Suzan Mazur’s The Origin of Life Circus continues with an interview with David Deamer, a serious origin of life researcher. One gets the sense that previous interviewee chemist Harry Lonsdale, founder and funder of the eponymous origin of life prize, was wedded to the idea that life must come about via Darwinian means. And that the second interviewee, physicist Larry Krauss— the go-to man for the Lonsdale origin of life prize—is something of a showman, though Darwin’s man at heart. In Mazur’s third chapter, we meet a genuine origin of life research scientist in UCal Santa Cruz David Deamer, president of ISSOL (origin of life society):
Suzan Mazur: Freeman Dyson told me that the garbage bag world scenario probably went on for a billion or more years before replication kicked in. Do you agree?
Note: Here’s “garbage bag world” (metabolism without replication)
David Deamer: That’s his guess. I’m not even sure I would want to try to guess, but it probably took longer than a week. In the next 10 years of my research career I’m hoping to achieve in the laboratory what we would call a self-assembled replicating system. That would be a convincing version of something emerging from Dyson’s garbage bag ideas. At the start of the experiment there’s nothing there but a mixture of monomers and lipid, but after we put them through the anhydrous cycling process there are polymers present. The next step is to see whether the polymers can function as catalysts, and perhaps even replicate in some way. (pp 50–51)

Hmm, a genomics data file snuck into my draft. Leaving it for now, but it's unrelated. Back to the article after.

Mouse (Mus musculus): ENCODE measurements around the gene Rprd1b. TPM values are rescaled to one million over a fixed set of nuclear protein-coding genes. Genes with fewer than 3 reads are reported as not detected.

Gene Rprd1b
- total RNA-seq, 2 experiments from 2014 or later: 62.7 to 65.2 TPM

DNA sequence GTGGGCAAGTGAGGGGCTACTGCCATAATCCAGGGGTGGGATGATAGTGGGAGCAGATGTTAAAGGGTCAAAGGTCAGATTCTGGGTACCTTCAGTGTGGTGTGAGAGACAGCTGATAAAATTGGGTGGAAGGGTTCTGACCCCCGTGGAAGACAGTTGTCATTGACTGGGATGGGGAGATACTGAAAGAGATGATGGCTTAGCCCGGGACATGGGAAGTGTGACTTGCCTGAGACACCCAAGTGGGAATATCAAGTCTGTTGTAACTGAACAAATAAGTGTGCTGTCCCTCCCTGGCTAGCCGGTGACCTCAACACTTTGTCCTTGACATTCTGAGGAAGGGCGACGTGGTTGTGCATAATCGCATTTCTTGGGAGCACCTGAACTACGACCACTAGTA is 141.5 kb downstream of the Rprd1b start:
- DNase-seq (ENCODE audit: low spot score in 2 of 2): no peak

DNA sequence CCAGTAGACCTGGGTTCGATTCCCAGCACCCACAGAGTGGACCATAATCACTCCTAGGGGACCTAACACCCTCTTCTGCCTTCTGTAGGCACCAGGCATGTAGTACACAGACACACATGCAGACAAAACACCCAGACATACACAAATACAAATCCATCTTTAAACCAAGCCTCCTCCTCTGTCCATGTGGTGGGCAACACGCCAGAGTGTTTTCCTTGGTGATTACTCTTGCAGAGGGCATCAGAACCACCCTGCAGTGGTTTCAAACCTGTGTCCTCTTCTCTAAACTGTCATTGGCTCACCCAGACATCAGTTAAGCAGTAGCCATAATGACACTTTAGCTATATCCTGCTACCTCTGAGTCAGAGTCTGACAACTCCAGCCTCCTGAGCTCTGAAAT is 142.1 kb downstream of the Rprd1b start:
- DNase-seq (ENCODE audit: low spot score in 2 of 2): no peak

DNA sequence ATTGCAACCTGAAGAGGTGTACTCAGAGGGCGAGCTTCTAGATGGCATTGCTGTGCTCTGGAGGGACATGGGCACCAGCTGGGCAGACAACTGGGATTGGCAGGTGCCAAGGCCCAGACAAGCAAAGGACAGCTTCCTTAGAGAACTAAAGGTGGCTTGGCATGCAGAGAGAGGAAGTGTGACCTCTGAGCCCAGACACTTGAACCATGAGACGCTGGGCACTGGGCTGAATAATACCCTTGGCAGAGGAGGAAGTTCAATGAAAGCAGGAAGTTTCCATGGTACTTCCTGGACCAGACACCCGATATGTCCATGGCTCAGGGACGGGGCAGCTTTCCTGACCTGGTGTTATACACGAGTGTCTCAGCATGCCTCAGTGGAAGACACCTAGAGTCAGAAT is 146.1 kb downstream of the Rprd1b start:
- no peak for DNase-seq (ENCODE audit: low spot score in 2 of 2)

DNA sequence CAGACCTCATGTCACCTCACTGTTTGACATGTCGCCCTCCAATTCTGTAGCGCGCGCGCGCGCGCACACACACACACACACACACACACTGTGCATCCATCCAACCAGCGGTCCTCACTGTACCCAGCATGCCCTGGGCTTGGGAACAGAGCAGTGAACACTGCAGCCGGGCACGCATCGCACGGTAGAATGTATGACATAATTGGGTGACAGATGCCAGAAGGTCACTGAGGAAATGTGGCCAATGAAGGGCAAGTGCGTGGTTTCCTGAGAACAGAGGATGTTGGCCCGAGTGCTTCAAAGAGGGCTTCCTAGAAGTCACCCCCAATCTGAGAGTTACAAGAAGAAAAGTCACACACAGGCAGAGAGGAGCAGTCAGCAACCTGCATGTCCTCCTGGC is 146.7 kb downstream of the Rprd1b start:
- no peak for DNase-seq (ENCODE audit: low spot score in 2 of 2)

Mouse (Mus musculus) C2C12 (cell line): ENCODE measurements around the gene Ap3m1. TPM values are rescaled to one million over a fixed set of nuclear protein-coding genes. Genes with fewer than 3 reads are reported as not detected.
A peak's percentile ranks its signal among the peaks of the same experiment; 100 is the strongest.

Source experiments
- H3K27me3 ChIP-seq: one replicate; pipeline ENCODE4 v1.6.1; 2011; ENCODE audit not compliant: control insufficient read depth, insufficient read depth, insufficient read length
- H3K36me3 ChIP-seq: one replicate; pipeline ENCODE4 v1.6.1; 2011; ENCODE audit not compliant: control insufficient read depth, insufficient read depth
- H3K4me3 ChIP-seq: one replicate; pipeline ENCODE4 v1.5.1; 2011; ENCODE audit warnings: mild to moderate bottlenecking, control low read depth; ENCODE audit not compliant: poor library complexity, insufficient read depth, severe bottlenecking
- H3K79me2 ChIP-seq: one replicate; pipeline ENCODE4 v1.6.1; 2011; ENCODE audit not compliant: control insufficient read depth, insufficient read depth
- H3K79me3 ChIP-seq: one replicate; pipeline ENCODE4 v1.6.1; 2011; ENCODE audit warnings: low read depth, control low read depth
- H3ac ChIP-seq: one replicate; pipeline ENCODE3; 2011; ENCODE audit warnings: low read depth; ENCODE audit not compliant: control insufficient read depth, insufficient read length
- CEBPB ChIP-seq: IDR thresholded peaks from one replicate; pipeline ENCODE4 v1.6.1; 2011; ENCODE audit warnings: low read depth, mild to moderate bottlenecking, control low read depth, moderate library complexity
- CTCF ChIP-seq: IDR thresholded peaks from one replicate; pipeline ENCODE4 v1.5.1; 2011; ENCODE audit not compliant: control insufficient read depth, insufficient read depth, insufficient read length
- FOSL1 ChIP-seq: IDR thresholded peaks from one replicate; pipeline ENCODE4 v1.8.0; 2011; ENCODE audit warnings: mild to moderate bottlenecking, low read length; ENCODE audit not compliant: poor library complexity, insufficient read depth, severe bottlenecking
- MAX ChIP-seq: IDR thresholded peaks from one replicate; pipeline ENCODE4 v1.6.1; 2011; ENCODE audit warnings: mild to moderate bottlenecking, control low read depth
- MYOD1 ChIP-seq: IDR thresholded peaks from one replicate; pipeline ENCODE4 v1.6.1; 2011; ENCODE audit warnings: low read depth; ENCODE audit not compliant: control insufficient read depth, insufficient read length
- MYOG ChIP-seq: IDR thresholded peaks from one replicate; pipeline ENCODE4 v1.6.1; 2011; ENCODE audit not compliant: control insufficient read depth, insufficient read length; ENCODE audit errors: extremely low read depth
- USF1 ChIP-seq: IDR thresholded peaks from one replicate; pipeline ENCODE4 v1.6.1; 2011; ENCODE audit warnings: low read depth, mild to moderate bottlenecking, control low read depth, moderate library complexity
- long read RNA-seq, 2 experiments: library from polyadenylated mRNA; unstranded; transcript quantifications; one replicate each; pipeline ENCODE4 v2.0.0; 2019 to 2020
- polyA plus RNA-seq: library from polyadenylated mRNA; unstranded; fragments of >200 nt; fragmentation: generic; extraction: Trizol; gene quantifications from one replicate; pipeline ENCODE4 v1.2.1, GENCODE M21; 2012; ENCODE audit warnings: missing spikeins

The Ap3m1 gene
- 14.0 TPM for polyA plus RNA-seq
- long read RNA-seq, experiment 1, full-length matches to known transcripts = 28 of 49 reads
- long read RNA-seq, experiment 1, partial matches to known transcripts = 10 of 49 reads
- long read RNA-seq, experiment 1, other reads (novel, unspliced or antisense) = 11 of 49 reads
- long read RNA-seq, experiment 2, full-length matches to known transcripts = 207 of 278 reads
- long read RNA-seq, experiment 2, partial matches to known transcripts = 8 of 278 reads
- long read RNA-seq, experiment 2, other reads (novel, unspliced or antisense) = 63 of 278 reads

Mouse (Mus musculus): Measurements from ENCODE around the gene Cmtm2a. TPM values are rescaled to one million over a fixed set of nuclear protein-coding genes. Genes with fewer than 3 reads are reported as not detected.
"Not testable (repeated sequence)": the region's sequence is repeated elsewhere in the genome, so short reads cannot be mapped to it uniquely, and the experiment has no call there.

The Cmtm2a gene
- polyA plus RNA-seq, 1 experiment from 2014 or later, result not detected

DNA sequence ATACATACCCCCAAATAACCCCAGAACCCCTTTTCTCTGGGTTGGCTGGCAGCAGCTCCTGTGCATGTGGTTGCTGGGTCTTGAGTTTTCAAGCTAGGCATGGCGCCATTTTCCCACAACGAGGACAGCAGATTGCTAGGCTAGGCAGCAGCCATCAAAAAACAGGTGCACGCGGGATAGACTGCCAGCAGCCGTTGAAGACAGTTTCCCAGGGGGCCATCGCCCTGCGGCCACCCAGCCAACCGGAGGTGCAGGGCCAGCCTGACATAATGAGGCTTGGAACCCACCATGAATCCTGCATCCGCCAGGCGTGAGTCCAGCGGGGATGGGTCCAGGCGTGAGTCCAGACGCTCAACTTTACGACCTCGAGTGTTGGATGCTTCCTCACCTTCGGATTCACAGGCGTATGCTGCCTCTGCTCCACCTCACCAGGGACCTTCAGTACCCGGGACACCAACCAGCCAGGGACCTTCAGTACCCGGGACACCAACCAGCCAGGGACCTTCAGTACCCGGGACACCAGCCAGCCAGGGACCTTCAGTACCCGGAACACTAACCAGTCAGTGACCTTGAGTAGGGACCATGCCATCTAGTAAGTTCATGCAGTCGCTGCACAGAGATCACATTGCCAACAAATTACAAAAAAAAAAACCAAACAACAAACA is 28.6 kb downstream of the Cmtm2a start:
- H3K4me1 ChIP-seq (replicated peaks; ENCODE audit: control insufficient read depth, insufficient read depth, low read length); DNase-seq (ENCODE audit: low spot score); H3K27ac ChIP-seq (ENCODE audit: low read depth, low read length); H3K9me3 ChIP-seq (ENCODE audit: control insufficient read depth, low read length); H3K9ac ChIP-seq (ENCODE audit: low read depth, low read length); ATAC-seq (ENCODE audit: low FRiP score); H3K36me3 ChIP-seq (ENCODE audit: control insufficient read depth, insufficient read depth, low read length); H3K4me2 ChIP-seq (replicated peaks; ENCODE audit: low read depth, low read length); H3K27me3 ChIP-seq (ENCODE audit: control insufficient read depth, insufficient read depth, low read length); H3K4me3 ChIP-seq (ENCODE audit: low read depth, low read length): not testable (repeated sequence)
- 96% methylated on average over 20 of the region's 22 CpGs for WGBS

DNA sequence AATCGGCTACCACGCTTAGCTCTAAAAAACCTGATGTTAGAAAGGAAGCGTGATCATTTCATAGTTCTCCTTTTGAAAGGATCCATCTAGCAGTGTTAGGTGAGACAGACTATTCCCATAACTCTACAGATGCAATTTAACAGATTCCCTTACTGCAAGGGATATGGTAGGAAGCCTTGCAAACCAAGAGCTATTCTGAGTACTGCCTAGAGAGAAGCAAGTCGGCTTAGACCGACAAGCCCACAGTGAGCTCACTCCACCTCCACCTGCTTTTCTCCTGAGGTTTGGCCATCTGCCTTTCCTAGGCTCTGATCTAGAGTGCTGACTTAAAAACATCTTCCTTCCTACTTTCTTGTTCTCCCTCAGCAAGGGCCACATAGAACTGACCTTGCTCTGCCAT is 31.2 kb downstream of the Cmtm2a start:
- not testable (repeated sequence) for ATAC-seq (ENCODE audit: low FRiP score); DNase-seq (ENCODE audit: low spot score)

Suzan Mazur:What is the importance of computer simulations in studying origin of life?
David Deamer: For one thing they’re so much fun to look at. Have you seen the great molecular animations on Jack Szostak’s website?
Suzan Mazur: No I haven’t viewed those. I’ll have a look.
David Deamer: Computer simulations stimulate the imagination. My brain, at least, can visualize things in the simulations that otherwise are just lines and letters on a printed page. Viewing three dimensional models moving around, obeying the laws of chemistry, Newtonian physics and the law of force fields really does help. I use them in my lectures, they’re a tremendous teaching tool. (pp 50–51)
And much more. One keeps coming back to this conundrum: If all that is needed is stuff that moves around, “obeying the laws of chemistry, Newtonian physics and the law of force fields,” why isn’t life coming into existence from non-life all around us? If that were the answer, we would certainly have discovered it before now.
Anyway, don’t pay for a course in origin of life studies; read this book. See also: Can we solve the mystery of the origin of life by creating life in the lab?
Suzan Mazur to Larry Krauss: Darwinism now marginalized In his response Krauss does not mention information, the vast amounts of which chiefly distinguish life from non-life.
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